Friday, January 04, 2008

Write Now!

Lately, I haven't been keeping up with any of my blogs or writing in my novel. I am under a considerable amount of stress (marriage troubles, health problems, Dad's health is in the crapper, my best friend has a brain tumor and one of my closest friends has cancer), so it's not unexpected. But I do want to be able to write again, and break this lethargy.

I took a creative writing class in junior high, many, many years ago. The teacher would give us a proverb or quote or what have you, and we had to write about whatever came to mind after reading said proverb or quote or whatever. I hated doing it at the time, but now I am beginning to see the wisdom of it.

And so, I am going to start that writing exercise here on ZPT. My hope is that it will help break this writing slump I seem to be stuck in. You'll know the post is such an exercise, because I will title them "Write Now."

My first platitude is from the book Normal is Just a Setting on the Dryer by Adair Lara:

Bald Men Are Sexy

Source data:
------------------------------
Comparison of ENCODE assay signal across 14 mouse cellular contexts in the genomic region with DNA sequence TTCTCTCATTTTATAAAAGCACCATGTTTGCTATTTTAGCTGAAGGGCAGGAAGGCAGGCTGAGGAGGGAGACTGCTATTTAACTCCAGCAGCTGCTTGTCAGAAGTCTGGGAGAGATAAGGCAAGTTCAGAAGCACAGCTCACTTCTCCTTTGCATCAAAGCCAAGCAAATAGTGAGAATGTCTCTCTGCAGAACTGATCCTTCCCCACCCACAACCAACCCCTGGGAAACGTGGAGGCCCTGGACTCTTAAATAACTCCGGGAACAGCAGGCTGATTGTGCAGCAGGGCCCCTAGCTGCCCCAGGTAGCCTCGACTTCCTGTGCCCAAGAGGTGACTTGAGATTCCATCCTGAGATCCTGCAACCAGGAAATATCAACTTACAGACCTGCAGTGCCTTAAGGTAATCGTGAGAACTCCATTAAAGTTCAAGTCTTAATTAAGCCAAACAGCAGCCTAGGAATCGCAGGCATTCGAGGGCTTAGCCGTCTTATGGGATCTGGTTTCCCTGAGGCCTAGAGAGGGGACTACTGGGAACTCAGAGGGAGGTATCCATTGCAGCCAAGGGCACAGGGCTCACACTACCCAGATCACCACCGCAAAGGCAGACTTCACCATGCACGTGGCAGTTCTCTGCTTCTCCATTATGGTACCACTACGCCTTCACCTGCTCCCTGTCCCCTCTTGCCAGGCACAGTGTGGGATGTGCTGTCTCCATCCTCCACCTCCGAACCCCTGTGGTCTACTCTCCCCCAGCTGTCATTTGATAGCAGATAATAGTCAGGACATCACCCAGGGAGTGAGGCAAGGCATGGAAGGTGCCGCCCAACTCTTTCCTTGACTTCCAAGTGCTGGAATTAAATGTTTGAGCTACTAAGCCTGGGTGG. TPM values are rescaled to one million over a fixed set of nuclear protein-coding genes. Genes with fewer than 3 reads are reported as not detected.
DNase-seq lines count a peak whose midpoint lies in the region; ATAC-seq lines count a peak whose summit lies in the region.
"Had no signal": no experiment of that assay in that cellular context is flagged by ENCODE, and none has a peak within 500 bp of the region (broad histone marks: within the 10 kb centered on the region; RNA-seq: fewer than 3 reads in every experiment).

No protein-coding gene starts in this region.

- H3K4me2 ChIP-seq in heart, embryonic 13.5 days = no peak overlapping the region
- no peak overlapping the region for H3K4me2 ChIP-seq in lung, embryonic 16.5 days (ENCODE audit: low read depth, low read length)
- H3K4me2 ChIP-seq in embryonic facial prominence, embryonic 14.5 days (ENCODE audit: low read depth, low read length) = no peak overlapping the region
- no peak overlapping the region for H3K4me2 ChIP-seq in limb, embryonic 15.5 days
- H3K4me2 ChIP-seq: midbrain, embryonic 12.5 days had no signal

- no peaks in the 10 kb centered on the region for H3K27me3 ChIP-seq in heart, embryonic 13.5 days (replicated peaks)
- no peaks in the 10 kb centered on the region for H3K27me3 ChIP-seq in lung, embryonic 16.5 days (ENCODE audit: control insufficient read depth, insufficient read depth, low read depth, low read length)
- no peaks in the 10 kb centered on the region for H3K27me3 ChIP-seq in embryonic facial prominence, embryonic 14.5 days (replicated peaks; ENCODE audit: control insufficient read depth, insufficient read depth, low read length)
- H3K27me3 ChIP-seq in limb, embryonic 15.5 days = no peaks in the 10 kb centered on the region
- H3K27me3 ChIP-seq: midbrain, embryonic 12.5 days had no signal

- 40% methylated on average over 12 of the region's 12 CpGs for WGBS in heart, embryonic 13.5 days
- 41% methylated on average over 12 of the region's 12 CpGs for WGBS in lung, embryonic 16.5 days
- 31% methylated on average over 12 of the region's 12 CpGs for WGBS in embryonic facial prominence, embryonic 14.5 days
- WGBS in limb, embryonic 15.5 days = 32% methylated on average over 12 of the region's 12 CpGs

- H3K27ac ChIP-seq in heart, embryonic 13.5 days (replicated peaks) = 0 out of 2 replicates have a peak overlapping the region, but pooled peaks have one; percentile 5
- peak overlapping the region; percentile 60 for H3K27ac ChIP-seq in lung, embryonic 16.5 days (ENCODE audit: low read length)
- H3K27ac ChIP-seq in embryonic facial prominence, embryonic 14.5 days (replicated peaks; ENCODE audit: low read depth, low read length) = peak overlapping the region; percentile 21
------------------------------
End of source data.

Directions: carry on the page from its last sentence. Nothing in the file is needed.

Bald men are sexy. Hmmm. I think it should read "SOME bald men are sexy." There's a big difference between Jason Alexander and Patrick Stewart. I think that in order for baldness to be sexy, the bald man has to be confident and he has to resist Bad Bald Guy Remedies. We all know what those are: the toupee. Hair plugs. The dreaded combover. The Caesar. Smelly lotions and creams. The silly tiny hat and bandana look (yes, Bret Michaels, I'm talking to you). Spray-on hair. These Bad Bald Guy Remedies actually make the men who use them LESS attractive. Which is a sad irony, as these men spend countless amounts of money to make themselves look good in spite of the baldness, when in reality, all they really needed to do was embrace their folically-challenged head and get some confidence and self-esteem. Just as the giant rhymes-with-Delores (Seinfeld reference) declared in South Park: Bigger, Longer and Uncut: "Chicks dig confidence." And we do.